Call rate is calculated by collecting information about a hundred recent calls originated from a caller of interest first. Then, a time domain (or time range) where the 100 recent calls are made from the caller is used for calculating an average call rate CallRateAVG. Further, mean/standard deviation of call rates for all callers, CallRateMean/CallRateStdDev, are calculated to deduce a normal distribution based on them. Finally, an average call rate CallRateAVG of the caller of interest is computed from a cumulative normal distribution, so as to obtain a call rate.

These aforementioned six indexes are normalized values to express SPIT level. These normalized values represent degrees of contribution to SPIT levels, in use of weight (or weight values) described earlier in Table 4.

SPIT_LevelCaller=α×CallRecipientRate+β×CallDurationRate+γ×CallTrafficRate+δ×CallRejectionRate+ɛ×InterCallTimeRate+ζ×CallRate (here,α+β+γ+δ+ɛ+ζ=100%[Equation1]

In Equation 1, α, β, γ, δ, ε, and ξ respectively represent a degree of contribution or weight to a SPIT level of each index. The sum of these indexes is limited to 100%, and the value of a SPIT level may vary depending on characteristics of these values. Initial value of an every-individual index is listed in Table 4 for example, and those values may be changed to derive an optimum value by an administrator.

If a caller has a SPIT level above a predetermined SPIT reference level, a decision threshold (between 0 and 1) is required to add the caller as a SPIT sender. In case the SPIT level calculated by the Equation 1 exceeds the decision threshold, the corresponding caller is added to the blacklist.

FIG. 5 shows a source route authentication procedure according to a preferred embodiment of the present invention, and FIG. 6 shows an example of SPF record being issued.

VoIP authentication is a valid policy within a single domain only. Because information of an outbound call including caller information can easily be manipulated on an intermediate route, it is important to authenticate the route of an outbound domain. In VoIP service, SPF inquiry/validation processes are carried out in an inbound call server 740.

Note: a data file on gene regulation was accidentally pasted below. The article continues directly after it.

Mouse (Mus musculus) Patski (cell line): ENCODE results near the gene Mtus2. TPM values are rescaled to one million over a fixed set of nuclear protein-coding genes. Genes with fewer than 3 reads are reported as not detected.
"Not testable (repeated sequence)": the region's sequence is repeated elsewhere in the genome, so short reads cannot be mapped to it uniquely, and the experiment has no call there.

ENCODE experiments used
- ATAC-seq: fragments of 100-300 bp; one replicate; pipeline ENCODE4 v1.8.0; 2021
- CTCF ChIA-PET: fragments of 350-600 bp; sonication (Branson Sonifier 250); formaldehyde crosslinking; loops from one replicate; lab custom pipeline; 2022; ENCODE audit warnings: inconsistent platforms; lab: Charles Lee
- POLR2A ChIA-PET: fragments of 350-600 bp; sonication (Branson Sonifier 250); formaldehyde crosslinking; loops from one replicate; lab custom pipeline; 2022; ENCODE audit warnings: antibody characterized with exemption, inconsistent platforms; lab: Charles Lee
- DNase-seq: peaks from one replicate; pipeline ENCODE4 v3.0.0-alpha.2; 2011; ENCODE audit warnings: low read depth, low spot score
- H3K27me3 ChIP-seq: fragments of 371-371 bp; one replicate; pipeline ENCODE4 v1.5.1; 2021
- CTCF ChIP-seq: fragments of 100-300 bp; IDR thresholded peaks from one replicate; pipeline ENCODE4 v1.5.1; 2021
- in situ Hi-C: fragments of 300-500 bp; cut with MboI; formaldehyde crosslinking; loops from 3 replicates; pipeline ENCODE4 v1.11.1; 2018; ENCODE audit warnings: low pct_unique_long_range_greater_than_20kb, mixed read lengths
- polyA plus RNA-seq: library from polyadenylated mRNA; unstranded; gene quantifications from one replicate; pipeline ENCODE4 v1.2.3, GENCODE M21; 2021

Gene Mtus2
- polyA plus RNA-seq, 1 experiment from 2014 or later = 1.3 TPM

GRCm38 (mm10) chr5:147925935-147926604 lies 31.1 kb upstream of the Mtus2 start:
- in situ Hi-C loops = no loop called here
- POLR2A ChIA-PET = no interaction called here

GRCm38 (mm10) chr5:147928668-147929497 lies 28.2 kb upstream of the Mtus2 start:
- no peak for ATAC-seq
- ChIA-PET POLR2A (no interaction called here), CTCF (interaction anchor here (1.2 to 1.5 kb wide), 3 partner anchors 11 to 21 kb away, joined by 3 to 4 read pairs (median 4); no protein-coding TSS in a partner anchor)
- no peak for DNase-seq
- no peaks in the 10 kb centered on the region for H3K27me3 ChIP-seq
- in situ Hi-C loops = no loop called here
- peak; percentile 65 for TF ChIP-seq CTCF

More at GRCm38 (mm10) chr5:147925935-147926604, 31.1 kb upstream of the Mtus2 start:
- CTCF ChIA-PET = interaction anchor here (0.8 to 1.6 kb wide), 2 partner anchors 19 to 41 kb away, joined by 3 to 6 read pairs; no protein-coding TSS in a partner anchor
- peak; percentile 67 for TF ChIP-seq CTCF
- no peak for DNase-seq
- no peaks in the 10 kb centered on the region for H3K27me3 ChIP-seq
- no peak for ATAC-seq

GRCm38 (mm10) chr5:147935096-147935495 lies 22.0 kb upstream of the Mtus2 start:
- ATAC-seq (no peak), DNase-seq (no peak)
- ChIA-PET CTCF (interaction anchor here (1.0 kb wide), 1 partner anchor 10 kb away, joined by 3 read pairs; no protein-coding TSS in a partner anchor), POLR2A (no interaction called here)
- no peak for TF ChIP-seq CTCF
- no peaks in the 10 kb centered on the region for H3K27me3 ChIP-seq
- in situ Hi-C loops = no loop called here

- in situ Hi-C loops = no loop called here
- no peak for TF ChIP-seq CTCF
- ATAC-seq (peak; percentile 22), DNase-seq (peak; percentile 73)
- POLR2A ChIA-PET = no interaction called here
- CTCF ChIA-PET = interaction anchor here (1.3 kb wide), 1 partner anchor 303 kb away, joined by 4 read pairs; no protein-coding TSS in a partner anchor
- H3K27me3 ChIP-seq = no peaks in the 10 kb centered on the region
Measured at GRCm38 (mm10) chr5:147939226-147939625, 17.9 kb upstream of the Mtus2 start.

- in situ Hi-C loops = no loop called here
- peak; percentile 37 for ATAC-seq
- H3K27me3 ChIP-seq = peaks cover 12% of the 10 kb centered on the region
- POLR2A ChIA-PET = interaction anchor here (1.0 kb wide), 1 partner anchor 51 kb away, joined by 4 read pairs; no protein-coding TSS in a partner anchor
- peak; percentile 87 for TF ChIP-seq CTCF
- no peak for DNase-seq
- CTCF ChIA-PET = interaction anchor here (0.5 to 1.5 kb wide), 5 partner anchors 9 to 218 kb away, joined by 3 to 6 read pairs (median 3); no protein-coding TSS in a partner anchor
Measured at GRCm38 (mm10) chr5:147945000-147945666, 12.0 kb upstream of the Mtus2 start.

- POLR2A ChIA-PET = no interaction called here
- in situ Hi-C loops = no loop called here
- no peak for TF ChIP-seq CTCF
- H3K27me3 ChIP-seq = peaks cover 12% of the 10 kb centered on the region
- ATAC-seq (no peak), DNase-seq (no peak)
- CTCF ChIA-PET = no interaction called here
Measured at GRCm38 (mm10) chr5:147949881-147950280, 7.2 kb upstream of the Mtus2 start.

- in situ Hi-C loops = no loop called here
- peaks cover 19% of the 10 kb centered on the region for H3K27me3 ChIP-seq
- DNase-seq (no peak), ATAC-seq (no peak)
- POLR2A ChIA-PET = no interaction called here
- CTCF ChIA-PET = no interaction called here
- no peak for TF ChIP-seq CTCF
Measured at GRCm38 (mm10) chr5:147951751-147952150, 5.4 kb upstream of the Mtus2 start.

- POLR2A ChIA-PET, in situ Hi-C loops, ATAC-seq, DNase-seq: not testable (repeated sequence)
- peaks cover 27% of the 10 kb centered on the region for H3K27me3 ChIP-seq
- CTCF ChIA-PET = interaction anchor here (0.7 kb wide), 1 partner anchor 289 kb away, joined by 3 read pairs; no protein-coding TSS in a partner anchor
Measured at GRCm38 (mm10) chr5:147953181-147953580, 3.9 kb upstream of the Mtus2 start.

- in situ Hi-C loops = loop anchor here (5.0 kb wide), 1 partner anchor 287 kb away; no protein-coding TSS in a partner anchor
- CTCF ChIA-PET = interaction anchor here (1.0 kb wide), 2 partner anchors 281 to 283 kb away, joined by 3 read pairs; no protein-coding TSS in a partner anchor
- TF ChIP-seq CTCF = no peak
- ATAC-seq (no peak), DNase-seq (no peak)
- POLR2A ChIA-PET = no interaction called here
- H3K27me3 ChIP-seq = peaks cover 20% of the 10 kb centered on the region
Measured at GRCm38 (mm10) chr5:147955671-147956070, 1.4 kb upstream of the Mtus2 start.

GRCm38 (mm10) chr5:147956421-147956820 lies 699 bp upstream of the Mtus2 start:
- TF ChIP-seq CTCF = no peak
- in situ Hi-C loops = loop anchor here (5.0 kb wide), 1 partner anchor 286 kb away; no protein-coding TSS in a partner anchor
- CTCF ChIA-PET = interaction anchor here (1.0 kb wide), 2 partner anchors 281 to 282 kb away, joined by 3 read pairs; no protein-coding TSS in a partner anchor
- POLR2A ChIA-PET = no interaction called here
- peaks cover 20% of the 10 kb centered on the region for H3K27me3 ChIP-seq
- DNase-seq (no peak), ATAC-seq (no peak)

In FIG. 5, when an outbound call is made from a user 710, the call is sent to an outbound call server 720 (S72), and the outbound call server 720 then issues an SPF record as shown in FIG. 6 to a DNS server 730 (S74).

The outbound call server 720 sends an invite message as shown in FIG. 7 to an inbound server 740 (S76), so that an invite message processing function 744 of the inbound call server 740 parses a via header of the invite message to obtain information on the outbound domain. Because the via header is “mandatory” in RFC, the outbound call server 720 always has to insert its domain information to the via header.

Moreover, the inbound call server 740 parses a source IP address of an IP header to obtain the address of the outbound call server.

In order to compare a URI of the parsed invite message with the outbound address, an SPF record on the outbound URI should be obtained from the DNS server 730. Therefore, an inquiry/response on an outbound URI of the invite message is made to the DNS server 730 (S78) to decide whether the outbound call server 720 is a normal call server.